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sitions for orchestra, the stage, the voice, the piano, etc., do not hesitate to declare him not only among the foremost musical creators of the present, but among the great masters of all times.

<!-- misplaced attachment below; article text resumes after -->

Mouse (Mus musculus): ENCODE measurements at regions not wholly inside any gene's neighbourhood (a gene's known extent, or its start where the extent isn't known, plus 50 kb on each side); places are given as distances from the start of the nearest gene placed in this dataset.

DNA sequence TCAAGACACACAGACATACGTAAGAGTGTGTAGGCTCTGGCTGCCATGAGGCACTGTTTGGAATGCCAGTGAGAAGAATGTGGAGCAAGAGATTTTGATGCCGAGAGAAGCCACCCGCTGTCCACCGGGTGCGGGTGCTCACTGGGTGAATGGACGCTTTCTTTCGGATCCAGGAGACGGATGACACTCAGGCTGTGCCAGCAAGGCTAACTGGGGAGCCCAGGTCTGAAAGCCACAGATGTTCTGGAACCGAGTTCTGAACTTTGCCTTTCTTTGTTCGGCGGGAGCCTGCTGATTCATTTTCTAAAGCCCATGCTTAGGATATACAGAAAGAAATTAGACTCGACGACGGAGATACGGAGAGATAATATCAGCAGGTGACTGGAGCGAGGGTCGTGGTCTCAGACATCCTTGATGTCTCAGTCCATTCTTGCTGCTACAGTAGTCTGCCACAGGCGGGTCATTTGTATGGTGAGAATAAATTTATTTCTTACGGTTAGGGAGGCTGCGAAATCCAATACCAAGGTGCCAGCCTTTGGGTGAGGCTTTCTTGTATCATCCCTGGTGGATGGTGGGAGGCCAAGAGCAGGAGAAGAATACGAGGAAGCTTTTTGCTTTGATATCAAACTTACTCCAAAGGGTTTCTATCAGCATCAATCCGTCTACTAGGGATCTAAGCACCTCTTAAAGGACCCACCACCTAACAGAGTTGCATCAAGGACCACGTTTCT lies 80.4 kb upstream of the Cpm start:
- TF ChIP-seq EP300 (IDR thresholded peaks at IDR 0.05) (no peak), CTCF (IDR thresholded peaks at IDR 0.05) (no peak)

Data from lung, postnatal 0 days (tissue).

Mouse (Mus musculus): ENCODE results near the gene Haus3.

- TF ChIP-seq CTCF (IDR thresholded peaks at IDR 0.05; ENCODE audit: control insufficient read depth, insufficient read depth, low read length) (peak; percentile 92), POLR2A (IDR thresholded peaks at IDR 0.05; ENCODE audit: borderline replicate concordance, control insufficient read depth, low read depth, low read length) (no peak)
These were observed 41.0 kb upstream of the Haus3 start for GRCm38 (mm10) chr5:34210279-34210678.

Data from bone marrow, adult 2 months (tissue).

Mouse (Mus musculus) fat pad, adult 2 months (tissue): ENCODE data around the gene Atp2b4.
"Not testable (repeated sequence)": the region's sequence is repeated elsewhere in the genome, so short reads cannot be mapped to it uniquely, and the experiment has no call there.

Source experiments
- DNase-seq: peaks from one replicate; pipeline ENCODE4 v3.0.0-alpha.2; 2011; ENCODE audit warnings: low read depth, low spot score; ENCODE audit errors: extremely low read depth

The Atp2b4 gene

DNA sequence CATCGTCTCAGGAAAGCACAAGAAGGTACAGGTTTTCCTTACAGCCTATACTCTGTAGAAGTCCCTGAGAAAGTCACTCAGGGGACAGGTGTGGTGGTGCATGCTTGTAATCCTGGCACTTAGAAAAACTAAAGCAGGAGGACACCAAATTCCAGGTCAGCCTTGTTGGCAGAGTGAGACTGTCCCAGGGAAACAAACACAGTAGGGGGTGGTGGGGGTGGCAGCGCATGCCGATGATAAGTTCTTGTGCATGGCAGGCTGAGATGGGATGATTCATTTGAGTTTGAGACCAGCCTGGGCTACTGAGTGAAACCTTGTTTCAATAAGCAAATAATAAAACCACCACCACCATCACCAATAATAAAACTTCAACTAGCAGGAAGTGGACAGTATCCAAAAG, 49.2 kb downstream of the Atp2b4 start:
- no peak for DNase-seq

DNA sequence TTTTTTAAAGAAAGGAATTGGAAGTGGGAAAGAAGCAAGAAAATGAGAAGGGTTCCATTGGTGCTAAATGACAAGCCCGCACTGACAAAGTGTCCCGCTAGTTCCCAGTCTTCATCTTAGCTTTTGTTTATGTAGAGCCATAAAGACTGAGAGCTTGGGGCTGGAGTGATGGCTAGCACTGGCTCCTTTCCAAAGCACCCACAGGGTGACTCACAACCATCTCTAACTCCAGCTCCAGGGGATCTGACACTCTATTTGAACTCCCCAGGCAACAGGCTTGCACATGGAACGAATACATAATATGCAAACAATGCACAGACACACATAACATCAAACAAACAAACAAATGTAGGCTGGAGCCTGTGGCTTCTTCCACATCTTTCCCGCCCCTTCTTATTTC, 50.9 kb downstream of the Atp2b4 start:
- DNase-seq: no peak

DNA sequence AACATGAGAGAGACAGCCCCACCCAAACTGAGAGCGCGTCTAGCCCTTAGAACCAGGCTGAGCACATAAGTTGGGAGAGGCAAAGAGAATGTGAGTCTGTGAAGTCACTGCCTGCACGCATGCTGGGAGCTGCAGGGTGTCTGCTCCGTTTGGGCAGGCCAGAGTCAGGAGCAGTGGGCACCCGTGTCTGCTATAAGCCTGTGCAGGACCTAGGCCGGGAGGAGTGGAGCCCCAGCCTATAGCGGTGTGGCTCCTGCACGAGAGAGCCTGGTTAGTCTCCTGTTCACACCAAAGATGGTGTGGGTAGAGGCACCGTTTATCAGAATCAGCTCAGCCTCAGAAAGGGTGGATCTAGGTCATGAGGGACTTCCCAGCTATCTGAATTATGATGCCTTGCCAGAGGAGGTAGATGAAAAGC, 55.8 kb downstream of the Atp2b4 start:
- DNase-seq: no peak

The little Minuet in G, known as "Paderewski's Minuet," although a bagatelle, is probably one of the five most popular pieces ever written, yet very few of Paderewski's other more noteworthy piano pieces are widely known. His concerto for piano and orchestra is one of the finest works of its description and readily ranks with the great concertos of Chopin, Beethoven and Brahms. The Chants du Voyageur are extremely melodious and full of character. Many of the piano pieces in the set known as Six Humoresques de Concert, particularly the Caprice in the Style of Scarlatti and the Burleska, are singularly distinctive and interesting. The Burleska, has a bite' to it which makes it one of the most fascinating piano pieces of its class. The Toccata Dans le Désert is full of atmosphere, but demands a very skillful interpreter to bring out its full meaning. Of the four Morceaux-Légende, Mélodie, Theme Varié in A and Nocturne in B Flat, the last named is possibly the most played. The Concerto for piano and orchestra in A minor is easily one of the greatest works in larger forms written for piano. One critic has rated it as the greatest concerto since Schumann. Paderewski's songs are rich and full of